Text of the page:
Wednesday, May 16, 2012

Farming from The Workers’ Landscape: American Images

Kresge Art Museum at Michigan State University hosted The Workers’ Landscape: American Images, 1900-1950, from January 8 to March 18, 2007. It is now available online!

Drawn from the Kresge Art Museum collection, American Images celebrates Americans at work and leisure in the first half of the 20th century. The exhibition features over 70 paintings, prints and photographs organized by themes -- around the farm, company towns, working the waters, time off, and documenting the Thirties. Among the artists in this show are Berenice Abbott, George Wesley Bellows, Ralston Crawford, Charles Scheeler, and Dorothea Lange.

Early examples contrast an American Impressionist view of the idyllic countryside by Henry Rodman Kenyon with Lewis Hine’s young newsboy, part of his series that exposed child labor abuse. Regionalist artists Thomas Hart Benton and John deMartelly present a romanticized view of farming.

Kansas Farmyard

American Regionalist artist Thomas Hart Benton adapted this print from his mural Politics, Farming and Law in Missouri, which is located in the State Capitol in Jefferson City. Benton believed in creating a uniquely American art that represented the country’s heartland. His paintings and lithographs record common scenes from the lives of working Americans.

In this organic, rhythmic composition all parts of the farmstead -- a mule-powered sorghum mill, out-buildings, workers and animals -- relate to the whole. As Thomas Craven wrote of Benton in 1934, “the form that he has developed is almost a perfect equivalent of the realities of American life. The tumultuous forces of America, its manifold dissonances, and its social anarchy, are perfectly expressed in the restless counterplay of his forms.”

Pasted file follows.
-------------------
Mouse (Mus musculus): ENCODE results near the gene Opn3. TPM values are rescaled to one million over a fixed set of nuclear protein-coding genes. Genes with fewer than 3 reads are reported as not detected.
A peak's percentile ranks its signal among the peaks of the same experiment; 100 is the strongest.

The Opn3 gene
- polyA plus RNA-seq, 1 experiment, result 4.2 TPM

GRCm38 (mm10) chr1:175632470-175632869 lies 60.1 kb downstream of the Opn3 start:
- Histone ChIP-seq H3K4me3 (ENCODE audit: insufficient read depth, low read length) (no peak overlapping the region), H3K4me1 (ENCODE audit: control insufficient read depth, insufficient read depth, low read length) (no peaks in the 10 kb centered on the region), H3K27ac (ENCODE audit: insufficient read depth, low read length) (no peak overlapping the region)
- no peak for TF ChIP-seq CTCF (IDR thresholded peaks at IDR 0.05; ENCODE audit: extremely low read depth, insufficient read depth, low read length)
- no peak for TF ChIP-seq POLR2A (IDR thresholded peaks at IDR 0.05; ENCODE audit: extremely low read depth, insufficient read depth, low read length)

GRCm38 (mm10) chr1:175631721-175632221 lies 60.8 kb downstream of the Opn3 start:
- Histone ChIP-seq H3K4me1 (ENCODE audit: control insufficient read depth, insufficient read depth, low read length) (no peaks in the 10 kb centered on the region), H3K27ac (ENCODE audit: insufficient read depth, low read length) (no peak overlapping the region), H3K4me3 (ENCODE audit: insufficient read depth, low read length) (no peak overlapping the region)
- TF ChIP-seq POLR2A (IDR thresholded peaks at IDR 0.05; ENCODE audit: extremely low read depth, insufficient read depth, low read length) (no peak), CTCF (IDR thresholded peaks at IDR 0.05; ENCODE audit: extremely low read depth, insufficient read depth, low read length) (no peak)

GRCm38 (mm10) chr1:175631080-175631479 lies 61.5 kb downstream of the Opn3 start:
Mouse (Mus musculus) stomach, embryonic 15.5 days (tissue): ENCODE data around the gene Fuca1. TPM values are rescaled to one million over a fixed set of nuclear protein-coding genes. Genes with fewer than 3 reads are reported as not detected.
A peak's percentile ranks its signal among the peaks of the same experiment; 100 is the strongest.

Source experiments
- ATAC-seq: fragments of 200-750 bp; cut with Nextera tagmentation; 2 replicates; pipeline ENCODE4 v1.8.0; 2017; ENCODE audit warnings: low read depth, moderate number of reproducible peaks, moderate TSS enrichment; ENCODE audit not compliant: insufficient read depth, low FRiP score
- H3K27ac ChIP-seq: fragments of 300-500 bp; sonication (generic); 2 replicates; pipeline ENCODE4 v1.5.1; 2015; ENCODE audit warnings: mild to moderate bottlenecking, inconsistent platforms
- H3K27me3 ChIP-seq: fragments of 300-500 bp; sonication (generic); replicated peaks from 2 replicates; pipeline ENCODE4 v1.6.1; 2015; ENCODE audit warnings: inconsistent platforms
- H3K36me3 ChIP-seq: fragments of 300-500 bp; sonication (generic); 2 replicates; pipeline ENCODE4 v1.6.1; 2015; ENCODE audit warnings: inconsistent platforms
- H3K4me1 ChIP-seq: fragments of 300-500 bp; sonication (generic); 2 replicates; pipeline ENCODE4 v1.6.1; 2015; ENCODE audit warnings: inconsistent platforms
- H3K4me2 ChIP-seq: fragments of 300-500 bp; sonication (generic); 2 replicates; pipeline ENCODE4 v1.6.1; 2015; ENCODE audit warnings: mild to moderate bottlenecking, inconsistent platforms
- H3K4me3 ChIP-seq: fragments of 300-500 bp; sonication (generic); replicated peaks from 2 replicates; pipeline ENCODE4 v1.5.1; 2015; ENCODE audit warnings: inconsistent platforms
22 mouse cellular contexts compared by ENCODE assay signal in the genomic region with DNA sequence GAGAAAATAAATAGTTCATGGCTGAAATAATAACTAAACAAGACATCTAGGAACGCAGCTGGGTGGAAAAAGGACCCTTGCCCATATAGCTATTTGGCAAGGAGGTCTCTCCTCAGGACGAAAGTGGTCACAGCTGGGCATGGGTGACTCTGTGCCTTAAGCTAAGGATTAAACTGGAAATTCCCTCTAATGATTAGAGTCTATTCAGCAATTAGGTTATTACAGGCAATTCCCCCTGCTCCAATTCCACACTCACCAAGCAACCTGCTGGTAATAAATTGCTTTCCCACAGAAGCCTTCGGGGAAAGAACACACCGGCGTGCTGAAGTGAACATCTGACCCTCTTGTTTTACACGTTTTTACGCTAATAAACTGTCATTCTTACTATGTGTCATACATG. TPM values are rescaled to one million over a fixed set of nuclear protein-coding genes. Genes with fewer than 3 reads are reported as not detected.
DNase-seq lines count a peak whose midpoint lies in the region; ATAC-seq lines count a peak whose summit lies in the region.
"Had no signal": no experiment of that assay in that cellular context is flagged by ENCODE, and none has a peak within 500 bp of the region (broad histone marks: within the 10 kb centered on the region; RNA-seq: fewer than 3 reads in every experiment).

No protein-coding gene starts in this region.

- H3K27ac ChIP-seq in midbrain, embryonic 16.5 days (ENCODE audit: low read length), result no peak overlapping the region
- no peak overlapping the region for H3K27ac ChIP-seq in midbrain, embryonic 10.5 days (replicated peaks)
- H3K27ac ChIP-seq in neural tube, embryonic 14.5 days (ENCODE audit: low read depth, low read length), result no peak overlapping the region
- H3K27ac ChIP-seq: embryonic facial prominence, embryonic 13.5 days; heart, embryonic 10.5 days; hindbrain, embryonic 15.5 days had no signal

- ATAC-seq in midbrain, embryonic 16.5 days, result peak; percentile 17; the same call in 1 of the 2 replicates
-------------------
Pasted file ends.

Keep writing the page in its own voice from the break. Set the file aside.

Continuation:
John deMartelly’s print is representative of his 1930s and 1940s Regionalist work. Epitomized in the art of Thomas Hart Benton, Grant Wood and John Steuart Curry, this style recorded small-town and rural American life with nostalgic reverence. DeMartelly taught at Michigan State University from 1943 to 1979.

Looking at the Sunshine

With a kiln behind him, a brickyard worker takes a break as he gazes across the lush, unending fields. While teaching in Kansas City, Missouri, deMartelly visited local brickyards “to watch the workers who were all black men. They were just fantastic in the way they handled the brick and tiles.” The lithograph also recalls the fertile land at a time when parts of the Midwest were reduced to dust bowls and further devastated by the Great Depression.

Man of the Soil

Stevan Dohanos’ depiction of a farmer is typical of the Regionalist art movement’s rural subject matter, as well as its general treatment of the figure and the land. Here the farmer’s close-up, rather severe and gaunt image reflects the widespread hardships endured in middle and rural America in the midst of the Great Depression of the 1930s.

Dohanos painted murals in 1936 under the WPA’s Federal Art Project and later was a founding faculty member of the Famous Artists School of Westport, Connecticut. In the 1940s and 50s, his paintings of slices of American life graced more than 100 covers of The Saturday Evening Post.

Documentary photography of the 1930s, part of the Farm Security Administration work programs, offers a more realistic picture of the harsh Depression era. From farm to factory to city, women increasingly entered the work force as shopkeepers, photographed by Jessie Tarbox Beals, and sales girls, portrayed by Isabel Bishop. Entertainers and those who are entertained, captured by Billy Sunday’s fiery sermons or rodeo stars or majorettes, complete the picture of the life of the American worker.